Agreed - you can be for more immigration or less, for varying current restrictions by language, by age, by health, by criminal record, by marriage custom, etc however the one eternal certainty is no public political debate leading to an agreed and enforced policy.

You may need to simply check the two last census figure.. what changes in NZ? yet there's a massive changes of Asians ethnicity/third largest by magnitude of 300-400.000 populations between the last two census (while National at the helm), by standard it's equivalent to entire population of Wellington/Hamilton? around early 90's or that oil rich nation of Brunei, But you must understand. That's the only way to keep the Ponzi GDP running, people movement in=capital movement in, usually buying the RE. - I'm sure you don't wanna send big chunk of $ to NZ for study/visit.. but unable to travel there. Now, what we have here.. during C19? is that, where to next? - hence the current band aid by RBNZ & govt raft of.. patching the leaks.

Yes very true.
Gov are back to printing out resident approval's at around 3,000 a month. It was around 6,000 per month just before COVID hit and slowed it down.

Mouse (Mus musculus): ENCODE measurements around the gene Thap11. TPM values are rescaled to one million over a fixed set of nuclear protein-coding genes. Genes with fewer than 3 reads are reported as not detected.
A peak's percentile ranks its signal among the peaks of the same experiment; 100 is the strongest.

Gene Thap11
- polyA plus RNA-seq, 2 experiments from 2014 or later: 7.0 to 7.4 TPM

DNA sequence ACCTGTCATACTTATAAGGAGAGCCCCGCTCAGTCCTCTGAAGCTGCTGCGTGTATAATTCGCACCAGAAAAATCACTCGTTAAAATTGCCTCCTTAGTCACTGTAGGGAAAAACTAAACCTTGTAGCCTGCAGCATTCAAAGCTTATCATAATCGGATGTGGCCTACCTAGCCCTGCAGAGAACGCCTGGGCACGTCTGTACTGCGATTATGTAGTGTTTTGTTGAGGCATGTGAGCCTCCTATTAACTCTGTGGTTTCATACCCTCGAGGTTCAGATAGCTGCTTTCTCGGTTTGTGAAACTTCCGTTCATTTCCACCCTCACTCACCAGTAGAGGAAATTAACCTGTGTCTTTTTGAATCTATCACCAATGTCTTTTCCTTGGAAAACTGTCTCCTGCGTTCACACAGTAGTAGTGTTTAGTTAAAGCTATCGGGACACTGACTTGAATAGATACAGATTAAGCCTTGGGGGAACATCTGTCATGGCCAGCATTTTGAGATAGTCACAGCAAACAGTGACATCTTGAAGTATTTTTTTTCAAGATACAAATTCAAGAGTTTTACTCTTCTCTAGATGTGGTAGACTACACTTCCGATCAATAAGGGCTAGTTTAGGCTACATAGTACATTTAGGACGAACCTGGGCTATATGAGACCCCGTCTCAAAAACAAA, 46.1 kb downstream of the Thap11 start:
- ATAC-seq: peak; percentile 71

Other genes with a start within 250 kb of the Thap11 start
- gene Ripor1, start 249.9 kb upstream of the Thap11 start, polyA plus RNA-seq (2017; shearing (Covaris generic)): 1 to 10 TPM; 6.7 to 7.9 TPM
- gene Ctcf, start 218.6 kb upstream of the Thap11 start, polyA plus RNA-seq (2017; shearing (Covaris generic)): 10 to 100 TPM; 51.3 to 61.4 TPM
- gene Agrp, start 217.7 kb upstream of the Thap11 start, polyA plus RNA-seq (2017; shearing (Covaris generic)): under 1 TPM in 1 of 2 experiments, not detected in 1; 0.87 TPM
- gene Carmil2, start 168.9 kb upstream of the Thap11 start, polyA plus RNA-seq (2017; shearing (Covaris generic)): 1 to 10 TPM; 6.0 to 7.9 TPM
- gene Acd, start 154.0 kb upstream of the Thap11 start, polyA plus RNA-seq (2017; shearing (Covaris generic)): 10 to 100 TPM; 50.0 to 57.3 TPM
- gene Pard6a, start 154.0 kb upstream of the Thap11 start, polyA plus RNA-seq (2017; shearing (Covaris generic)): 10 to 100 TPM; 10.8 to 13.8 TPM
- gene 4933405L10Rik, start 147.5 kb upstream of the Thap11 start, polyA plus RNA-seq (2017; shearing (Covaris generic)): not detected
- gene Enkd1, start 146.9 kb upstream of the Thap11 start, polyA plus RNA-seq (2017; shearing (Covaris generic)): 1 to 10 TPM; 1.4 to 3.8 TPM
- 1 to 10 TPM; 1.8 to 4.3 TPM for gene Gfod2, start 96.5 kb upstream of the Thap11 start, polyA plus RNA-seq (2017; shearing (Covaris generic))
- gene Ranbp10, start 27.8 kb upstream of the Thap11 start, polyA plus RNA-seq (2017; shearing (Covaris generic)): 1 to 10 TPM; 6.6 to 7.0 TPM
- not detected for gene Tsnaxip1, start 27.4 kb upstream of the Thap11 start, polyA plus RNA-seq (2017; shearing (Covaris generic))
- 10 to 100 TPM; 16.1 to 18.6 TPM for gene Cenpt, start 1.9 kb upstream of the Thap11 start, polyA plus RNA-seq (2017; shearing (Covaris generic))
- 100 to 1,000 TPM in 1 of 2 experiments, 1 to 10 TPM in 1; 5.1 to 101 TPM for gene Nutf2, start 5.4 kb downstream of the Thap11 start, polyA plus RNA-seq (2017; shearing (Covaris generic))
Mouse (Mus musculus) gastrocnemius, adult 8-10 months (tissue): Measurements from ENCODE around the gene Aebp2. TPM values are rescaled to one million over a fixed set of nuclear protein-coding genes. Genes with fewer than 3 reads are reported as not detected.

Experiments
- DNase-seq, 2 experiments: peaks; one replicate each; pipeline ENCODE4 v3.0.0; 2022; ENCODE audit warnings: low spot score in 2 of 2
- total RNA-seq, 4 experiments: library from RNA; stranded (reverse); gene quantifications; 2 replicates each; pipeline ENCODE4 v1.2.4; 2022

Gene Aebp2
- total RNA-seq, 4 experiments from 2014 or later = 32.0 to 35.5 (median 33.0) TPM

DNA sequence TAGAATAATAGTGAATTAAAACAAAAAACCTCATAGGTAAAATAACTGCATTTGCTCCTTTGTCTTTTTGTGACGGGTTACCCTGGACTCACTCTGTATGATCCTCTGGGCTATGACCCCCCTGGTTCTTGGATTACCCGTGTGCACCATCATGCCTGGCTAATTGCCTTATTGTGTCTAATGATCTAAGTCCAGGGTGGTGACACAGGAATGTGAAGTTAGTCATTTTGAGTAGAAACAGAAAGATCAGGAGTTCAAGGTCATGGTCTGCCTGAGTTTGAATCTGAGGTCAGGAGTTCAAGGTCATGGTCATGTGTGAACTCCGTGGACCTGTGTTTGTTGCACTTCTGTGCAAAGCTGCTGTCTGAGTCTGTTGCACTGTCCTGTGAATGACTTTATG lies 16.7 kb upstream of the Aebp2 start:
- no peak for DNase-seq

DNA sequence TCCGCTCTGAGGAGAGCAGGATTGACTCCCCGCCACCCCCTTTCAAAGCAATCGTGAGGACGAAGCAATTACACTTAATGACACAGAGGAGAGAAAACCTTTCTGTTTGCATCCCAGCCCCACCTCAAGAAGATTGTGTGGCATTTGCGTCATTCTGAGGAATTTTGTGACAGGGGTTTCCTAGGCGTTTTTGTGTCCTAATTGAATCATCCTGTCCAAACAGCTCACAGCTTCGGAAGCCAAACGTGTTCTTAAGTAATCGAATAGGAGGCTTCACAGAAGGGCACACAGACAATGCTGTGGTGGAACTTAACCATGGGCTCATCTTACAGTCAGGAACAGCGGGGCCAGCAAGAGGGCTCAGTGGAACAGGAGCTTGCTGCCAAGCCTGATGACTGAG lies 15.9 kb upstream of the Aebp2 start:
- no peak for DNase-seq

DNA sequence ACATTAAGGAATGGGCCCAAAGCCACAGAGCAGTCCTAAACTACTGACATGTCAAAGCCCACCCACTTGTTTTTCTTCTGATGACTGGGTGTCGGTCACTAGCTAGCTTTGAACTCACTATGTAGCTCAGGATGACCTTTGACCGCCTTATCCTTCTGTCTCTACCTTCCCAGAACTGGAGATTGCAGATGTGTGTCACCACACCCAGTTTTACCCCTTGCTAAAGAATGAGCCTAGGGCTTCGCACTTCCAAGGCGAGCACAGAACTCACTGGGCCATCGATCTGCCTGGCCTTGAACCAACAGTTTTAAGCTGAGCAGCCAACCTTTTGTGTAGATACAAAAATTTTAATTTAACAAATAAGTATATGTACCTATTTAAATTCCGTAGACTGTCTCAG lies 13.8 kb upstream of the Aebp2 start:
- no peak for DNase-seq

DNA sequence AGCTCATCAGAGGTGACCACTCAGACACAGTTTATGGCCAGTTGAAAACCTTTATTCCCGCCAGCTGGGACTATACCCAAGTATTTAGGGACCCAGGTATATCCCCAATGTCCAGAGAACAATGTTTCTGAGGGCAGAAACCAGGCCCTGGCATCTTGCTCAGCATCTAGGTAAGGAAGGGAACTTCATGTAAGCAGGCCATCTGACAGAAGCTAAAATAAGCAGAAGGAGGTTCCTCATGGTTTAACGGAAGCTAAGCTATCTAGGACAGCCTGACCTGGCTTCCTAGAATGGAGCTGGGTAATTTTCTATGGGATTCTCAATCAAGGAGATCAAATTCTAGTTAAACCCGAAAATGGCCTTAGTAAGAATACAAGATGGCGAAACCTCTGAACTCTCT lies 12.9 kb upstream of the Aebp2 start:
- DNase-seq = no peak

Data on mbienz website.
The declined trend has dropped also. The decline trend start dropping from 2017.

"Gov are back to printing out resident approval's at around 3,000 a month".

What a coincidence - total number of people on work visa Nov 20th 193,413 – Dec 20th 190,317 = monthly decline of 3,096.

On the whole those on work visas are not going to leave – and the so-called decline – basically work visas morphing into resident visas, then ultimately citizenship.

Congratulations, another fantastic job done courtesy NZ Immigration policy.

Complete unstoppable madness.

13
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So why then, all those voices on tele complaining lack of low wages workers to do this and that? - Hell, I just read recently that we're still proud to be the sailing nation etc. - then oddly, still imported Russian sailors to do the job. - OR how about this? the Welly water sewage saga commission from WW, but NZ have to bring 4-5 sewage engineer from Germany during lock down? - impressive, NZ.

14
up

For a small island nation, our business sector seems to be extremely reluctant to recruit entry-level workers and train them for a job.

No employer would choose to spend a penny on training locals when the system allows them to recruit pre-trained migrants on lower wages instead.

Often not pre-trained but sometimes cheaper and most significantly more docile. Low paid immigration is a perfect recipe for exploitation.

It has been this way for a very long time. I have no sympathy for these types of business who have not assisted in training new entrants.

I've been wondering about this.